The third, ‘The Tot of Wonder’ by John Taloni, is a much more lighthearted and goofy tale of a superhero father who lives with his non-super wife and his super-powered toddler son. There’s not a whole lot to it, but I think it’s geared more toward a young audience. It felt a little out of place in this magazine, but as a work for children I suppose it’s fine.
The fourth, ‘Miss Soames’ by Kyle Hemmings, was an odd one. I can’t say much about it without completely spoiling the story, but I didn’t like it very much. The prose was okay, but the plot was kind of nonsensical, a sort of bait-and-switch horror story that was so busy trying to surprise the reader that it forgot to be scary.
The fifth, ‘Orlok’s Song’ by David Castlewitz, was my favorite in the magazine. In this short story, there is a sentient species called the Peet (animal-like beings) who have been driven from their forest homes by human enterprise. Orlok is the father of a family that tries to survive in the new concrete forest of city slums. The writing in it was beautiful, and the story was brief but excellent in its narrative and conclusion. I'd definitely recommend this one.
The sixth, ‘Voices Beneath the Ice’ by Matthew McKiernan, is a sci-fi story with horror elements involving a trio of astronauts who land on Europa (a moon of Jupiter) and begin to find strange reasons to hate each other. I liked the concept a lot, but some of the prose needed work. I think this story has a lot of potential, and could be really great if some more time was given to it.
The seventh in the magazine is an excerpt from the book Secret of the Old Ones by Blaise Corvin. Its genre is given as LitRPG Sci-Fan™, in which the real world and the world of gaming are both important to the narrative. The only issue I have with the excerpt is that the character never seemed to really be in danger, but since it’s just an excerpt of a larger work, I’m sure there will be more conflict and excitement later in the story. I really liked this excerpt, and I’ll probably read the book at some point.
The eight is also an excerpt, titled ‘The Stirring’ by Jaren Fleming. It was something like Christian creationist science fiction, about a planet that serves God (here called The Father) at war with gooey alien beings that serve Satan. The whole excerpt was nothing but combat, and the writing was good, but I hope there is character development and more fleshing-out of the story in the larger work. I wasn’t a huge fan of the premise, but I can imagine other people liking it quite a lot.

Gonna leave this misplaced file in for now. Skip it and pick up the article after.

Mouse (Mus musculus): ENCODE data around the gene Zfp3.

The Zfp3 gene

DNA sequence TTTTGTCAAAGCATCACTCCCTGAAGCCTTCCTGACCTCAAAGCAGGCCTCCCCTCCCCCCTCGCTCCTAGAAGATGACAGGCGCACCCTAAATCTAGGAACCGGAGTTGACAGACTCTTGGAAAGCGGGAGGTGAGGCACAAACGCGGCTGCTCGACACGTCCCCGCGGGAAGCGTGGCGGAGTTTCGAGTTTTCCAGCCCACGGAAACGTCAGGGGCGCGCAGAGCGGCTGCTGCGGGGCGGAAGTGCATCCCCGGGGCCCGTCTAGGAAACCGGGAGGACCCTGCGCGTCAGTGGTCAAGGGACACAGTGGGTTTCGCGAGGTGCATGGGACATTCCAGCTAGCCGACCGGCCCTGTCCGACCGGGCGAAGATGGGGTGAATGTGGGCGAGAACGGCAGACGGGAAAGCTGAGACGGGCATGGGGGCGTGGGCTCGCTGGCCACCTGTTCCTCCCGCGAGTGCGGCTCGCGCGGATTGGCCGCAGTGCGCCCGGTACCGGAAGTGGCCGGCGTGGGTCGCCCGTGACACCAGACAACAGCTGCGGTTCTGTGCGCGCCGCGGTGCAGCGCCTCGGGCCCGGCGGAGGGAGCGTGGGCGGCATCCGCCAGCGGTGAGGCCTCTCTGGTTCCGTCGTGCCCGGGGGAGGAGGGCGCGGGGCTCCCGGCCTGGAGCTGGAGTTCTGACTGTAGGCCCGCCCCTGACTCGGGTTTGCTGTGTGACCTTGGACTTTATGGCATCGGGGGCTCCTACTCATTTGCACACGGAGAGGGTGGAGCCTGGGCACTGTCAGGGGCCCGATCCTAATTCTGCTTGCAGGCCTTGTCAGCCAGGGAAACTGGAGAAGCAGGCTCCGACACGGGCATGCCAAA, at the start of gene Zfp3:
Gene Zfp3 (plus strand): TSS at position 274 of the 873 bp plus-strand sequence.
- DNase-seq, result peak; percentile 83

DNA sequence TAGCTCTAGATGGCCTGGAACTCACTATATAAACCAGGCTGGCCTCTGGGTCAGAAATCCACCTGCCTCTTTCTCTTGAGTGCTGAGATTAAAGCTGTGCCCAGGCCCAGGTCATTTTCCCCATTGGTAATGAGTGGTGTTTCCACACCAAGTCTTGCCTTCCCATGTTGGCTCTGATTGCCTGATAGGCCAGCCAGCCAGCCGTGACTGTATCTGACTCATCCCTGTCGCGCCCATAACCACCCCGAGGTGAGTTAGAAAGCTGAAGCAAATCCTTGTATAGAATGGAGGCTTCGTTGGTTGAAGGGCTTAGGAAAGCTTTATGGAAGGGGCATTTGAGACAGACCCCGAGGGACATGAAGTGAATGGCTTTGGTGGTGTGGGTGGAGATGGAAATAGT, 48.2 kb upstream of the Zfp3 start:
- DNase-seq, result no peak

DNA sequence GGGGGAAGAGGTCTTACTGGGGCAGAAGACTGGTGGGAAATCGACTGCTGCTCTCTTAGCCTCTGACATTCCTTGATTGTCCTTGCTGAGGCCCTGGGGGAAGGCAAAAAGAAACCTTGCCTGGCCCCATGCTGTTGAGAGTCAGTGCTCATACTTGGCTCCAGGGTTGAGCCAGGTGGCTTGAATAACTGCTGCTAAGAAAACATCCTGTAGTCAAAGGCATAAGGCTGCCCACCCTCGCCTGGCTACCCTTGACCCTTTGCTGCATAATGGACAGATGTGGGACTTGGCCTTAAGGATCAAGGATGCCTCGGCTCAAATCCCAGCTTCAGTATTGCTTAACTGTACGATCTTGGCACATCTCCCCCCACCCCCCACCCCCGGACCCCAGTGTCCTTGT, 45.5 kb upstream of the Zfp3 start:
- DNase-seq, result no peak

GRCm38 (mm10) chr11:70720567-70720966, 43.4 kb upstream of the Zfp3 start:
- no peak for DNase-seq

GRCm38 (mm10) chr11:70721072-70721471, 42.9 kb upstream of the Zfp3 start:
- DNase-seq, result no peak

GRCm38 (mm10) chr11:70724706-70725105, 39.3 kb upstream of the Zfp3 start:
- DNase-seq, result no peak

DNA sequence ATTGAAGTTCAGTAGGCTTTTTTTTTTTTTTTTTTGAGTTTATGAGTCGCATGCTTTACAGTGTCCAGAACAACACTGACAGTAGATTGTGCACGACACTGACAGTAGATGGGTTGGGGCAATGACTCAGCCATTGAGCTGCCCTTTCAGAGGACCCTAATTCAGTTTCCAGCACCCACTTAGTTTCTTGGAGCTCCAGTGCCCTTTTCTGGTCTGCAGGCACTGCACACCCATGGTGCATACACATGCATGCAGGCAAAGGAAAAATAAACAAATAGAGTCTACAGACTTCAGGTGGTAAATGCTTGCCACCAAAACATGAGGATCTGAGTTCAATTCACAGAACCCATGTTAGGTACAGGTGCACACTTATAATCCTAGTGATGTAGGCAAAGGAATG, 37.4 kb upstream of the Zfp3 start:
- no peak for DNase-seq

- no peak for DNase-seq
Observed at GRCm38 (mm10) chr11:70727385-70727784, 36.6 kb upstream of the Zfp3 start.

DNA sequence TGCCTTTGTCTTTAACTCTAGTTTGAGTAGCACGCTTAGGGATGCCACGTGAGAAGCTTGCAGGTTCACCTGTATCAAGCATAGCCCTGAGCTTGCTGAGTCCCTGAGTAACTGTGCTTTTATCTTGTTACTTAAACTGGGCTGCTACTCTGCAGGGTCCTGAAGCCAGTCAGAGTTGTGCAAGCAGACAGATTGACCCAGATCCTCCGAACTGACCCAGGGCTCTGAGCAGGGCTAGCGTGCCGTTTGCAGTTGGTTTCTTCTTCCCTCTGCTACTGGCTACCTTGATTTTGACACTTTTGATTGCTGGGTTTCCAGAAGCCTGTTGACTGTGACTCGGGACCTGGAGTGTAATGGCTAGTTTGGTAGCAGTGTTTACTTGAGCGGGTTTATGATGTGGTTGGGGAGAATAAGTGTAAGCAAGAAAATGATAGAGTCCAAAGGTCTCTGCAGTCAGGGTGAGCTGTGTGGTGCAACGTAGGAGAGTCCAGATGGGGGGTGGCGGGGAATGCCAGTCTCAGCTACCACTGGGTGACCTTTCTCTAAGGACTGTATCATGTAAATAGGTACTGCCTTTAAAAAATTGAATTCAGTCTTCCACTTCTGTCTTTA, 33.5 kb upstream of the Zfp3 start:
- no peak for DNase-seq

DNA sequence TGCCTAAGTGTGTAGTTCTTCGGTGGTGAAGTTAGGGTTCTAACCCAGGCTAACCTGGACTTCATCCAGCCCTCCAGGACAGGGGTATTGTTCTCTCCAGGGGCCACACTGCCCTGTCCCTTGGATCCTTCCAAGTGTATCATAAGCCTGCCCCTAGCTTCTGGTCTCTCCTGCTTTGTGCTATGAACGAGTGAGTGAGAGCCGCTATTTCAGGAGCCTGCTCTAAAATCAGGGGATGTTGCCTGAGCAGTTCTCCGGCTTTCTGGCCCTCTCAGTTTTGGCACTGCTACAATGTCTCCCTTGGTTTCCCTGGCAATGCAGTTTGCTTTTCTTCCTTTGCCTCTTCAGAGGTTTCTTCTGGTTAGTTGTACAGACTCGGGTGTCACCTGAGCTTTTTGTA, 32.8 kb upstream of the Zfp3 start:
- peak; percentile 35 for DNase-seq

The ninth was ‘Stormguard: The Invisible War’ by Tom Fallwell. It was another case of Christian-themed action sci-fi. I can’t say much about it without spoiling the whole story, but it starts with a man waking up in a crater with no memory of who he is or where he came from. The writing was okay, but I thought the premise was kind of a cliché. This was an excerpt of a larger work as well, but I probably won’t seek out the larger work.
The tenth, ‘Spacejacking’ by Russell Hemmell, seems like it may be an excerpt from a larger work, but it was unclear to me. It’s a futuristic tale of an alien abduction during space exploration, and the subsequent consequences. Again, I can’t say a lot without giving away the entire story, but I liked this one. It had some interesting and unusual ideas in it, and if it is part of a larger work I’d like to see where the story goes.
The eleventh story, ‘The Brat and the Other Country’ by David Perlmutter, was a real oddball. The premise was similar to the film ‘Who Framed Roger Rabbit?’, if that film was a story about superheroes rather than a detective story. In the story, the cartoon characters of Earth actually live on another planet, and the main character is a superhero human who works alongside superhero cartoon characters. I can imagine other people really loving the premise, but it was just a bit too much of a stretch for me.
The twelfth story, ‘In the Hot Mists’ by John A. Frochio, is a steampunk tale about an airship race in which one airship has an unfair advantage because it’s crewed by extraterrestrials. Strange as this premise is, I liked it. The writing was good, it put a new spin on a familiar story, and I think lots of other people would enjoy the story too.
The last story (good job for sticking with me this long!) is ‘The Keystone Islands: Portals of the Grave’ by Lander Allen. It’s the first three chapters of a larger work, a soft sci-fi work set in a universe where Earth is a cultural center resented by the other planets. The tetrapath infection turning its victims into horrific monsters, and the protagonists have come from who-knows-where and are trying to figure out their past in the midst of this plague. It’s well-written and very intriguing, and I’d like to see where the story goes.
So, those are the thirteen stories from the January 2017 edition. I expect to read later editions of the magazine as well, as it seems like a great way to see at a glance what’s going on in the indie fantasy and sci-fi community.
Works like Octav's Rise to Ainoren by Dawn Chapman will capture you, draw you in and leave you wanting more.
A great read from front to back.